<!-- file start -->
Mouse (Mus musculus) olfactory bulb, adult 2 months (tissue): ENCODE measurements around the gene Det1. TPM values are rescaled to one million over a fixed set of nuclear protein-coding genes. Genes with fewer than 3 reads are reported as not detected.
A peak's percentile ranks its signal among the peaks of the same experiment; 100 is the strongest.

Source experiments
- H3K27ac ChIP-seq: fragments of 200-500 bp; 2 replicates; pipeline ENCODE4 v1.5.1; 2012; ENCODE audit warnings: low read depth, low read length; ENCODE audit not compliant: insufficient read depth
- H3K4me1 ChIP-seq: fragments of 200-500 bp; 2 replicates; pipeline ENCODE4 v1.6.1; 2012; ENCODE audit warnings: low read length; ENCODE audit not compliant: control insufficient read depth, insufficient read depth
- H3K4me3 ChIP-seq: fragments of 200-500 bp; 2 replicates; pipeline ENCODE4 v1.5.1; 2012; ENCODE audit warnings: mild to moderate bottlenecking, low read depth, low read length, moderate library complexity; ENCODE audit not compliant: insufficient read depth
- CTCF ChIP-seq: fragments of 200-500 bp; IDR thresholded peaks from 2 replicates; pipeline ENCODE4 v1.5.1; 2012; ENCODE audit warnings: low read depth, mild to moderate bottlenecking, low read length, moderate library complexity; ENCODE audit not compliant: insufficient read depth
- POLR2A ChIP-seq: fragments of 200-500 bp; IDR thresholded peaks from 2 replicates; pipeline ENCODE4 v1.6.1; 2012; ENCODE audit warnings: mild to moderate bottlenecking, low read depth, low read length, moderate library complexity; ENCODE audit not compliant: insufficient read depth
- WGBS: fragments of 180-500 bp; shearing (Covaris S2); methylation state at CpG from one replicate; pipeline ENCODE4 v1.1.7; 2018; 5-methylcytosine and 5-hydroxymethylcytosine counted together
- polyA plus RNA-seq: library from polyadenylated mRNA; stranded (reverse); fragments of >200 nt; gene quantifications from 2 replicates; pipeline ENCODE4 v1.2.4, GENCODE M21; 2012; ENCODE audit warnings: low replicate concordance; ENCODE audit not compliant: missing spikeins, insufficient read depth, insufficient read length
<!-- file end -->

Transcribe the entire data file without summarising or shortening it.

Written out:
Mouse (Mus musculus) olfactory bulb, adult 2 months (tissue): ENCODE measurements around the gene Det1. TPM values are rescaled to one million over a fixed set of nuclear protein-coding genes. Genes with fewer than 3 reads are reported as not detected.
A peak's percentile ranks its signal among the peaks of the same experiment; 100 is the strongest.

Source experiments
- H3K27ac ChIP-seq: fragments of 200-500 bp; 2 replicates; pipeline ENCODE4 v1.5.1; 2012; ENCODE audit warnings: low read depth, low read length; ENCODE audit not compliant: insufficient read depth
- H3K4me1 ChIP-seq: fragments of 200-500 bp; 2 replicates; pipeline ENCODE4 v1.6.1; 2012; ENCODE audit warnings: low read length; ENCODE audit not compliant: control insufficient read depth, insufficient read depth
- H3K4me3 ChIP-seq: fragments of 200-500 bp; 2 replicates; pipeline ENCODE4 v1.5.1; 2012; ENCODE audit warnings: mild to moderate bottlenecking, low read depth, low read length, moderate library complexity; ENCODE audit not compliant: insufficient read depth
- CTCF ChIP-seq: fragments of 200-500 bp; IDR thresholded peaks from 2 replicates; pipeline ENCODE4 v1.5.1; 2012; ENCODE audit warnings: low read depth, mild to moderate bottlenecking, low read length, moderate library complexity; ENCODE audit not compliant: insufficient read depth
- POLR2A ChIP-seq: fragments of 200-500 bp; IDR thresholded peaks from 2 replicates; pipeline ENCODE4 v1.6.1; 2012; ENCODE audit warnings: mild to moderate bottlenecking, low read depth, low read length, moderate library complexity; ENCODE audit not compliant: insufficient read depth
- WGBS: fragments of 180-500 bp; shearing (Covaris S2); methylation state at CpG from one replicate; pipeline ENCODE4 v1.1.7; 2018; 5-methylcytosine and 5-hydroxymethylcytosine counted together
- polyA plus RNA-seq: library from polyadenylated mRNA; stranded (reverse); fragments of >200 nt; gene quantifications from 2 replicates; pipeline ENCODE4 v1.2.4, GENCODE M21; 2012; ENCODE audit warnings: low replicate concordance; ENCODE audit not compliant: missing spikeins, insufficient read depth, insufficient read length